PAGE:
uploads/// Year Treasury Note Issuance versus Bid Cover Ratio

Overall Demand Barely Moved for 2-Year Treasury Note Auction

Lynn Noah - Author

May 2 2016, Published 2:52 p.m. ET

Two-year Treasury note

The US Treasury holds monthly auctions for the two-year Treasury note. The yield on the two-year Treasury note is related to movement in the federal funds rate. Therefore, these auctions attract a lot of attention from stock and bond market participants.

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Key takeaways

  • The auction was held on April 25, 2016.
  • The auction size was set at $26 billion. The amount has been constant since the January 2015 auction.
  • The issue’s coupon rate was lower at 0.75% compared to 0.88% in the March auction.
  • The high yield for the April 25 auction was lower at 0.84% compared to 0.88% in the previous auction.

Overall demand analysis

The bid-to-cover ratio is an important indicator of overall demand. It’s the total value of bids received divided by the value of securities on offer. A higher ratio implies higher demand and vice versa.

Demand for the two-year Treasury note rose in the April 25 auction. The bid-to-cover ratio rose by 2.3% to 2.64x in April’s auction. The ratio has averaged 3.8x so far in 2016.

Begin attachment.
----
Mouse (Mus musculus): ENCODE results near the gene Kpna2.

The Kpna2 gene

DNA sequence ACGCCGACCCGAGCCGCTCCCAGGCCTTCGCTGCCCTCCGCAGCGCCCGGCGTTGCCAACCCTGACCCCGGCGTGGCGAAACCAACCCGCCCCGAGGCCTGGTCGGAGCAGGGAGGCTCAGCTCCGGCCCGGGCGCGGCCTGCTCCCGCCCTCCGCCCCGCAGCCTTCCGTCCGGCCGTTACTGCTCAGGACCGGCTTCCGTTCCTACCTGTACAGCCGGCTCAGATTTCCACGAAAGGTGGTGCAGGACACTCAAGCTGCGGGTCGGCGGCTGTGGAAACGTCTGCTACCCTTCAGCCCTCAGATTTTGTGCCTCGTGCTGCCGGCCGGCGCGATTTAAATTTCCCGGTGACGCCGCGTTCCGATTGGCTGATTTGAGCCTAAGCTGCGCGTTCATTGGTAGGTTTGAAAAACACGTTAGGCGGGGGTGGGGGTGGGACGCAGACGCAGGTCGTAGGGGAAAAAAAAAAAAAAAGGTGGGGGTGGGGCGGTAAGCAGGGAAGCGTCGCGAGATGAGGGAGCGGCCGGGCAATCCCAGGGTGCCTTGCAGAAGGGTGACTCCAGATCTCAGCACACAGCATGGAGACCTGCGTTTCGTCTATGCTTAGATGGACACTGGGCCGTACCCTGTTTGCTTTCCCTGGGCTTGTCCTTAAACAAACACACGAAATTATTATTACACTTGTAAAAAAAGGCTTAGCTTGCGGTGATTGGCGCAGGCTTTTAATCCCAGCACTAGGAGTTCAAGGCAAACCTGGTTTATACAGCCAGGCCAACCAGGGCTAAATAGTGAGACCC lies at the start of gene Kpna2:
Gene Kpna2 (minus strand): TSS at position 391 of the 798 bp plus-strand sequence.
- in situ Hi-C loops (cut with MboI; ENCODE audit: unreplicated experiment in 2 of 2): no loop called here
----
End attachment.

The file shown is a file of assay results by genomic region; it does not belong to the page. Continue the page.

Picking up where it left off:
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Market demand analysis

Market demand at the auction nudged down from the previous auction. It came in at 61.6% of the competitive bids in April, compared to 62.6% in March’s auction.

Indirect bidders accounted for 47.4% of the bids, marginally up from 47.2% in the previous auction. Indirect bids include foreign central banks. On the other hand, the percentage of direct bids nudged down to 14.5% in the April auction from 15.2% in the March auction. Direct bidders include money managers like Wells Fargo (WFC) and Invesco (IVZ).

Primary dealer allotments rose slightly to 38.4% of the competitive accepted bids from 37.4% in the previous auction. Primary dealers include companies like JPMorgan Chase (JPM) and Morgan Stanley (MS).

Yield analysis

The yield on the two-year Treasury note rose by one basis point in the secondary market. It ended at 0.85% on April 25, compared to 0.84% on April 22.

Investment impact

Mutual funds such as the MFS Government Securities Fund – Class A (MFGSX) and the PIMCO GNMA Fund – Class A (PAGNX) provide exposure to Treasury Notes. The MFGSX and the PAGNX were up by 0.2% each last week.

Meanwhile, ETFs like the iShares 1-3 Years Treasury Bond Fund (SHY), which have holdings in three-year Treasury notes were up by 0.1% week-over-week.

In the next article, we’ll analyze the two-year floating rate notes auction.


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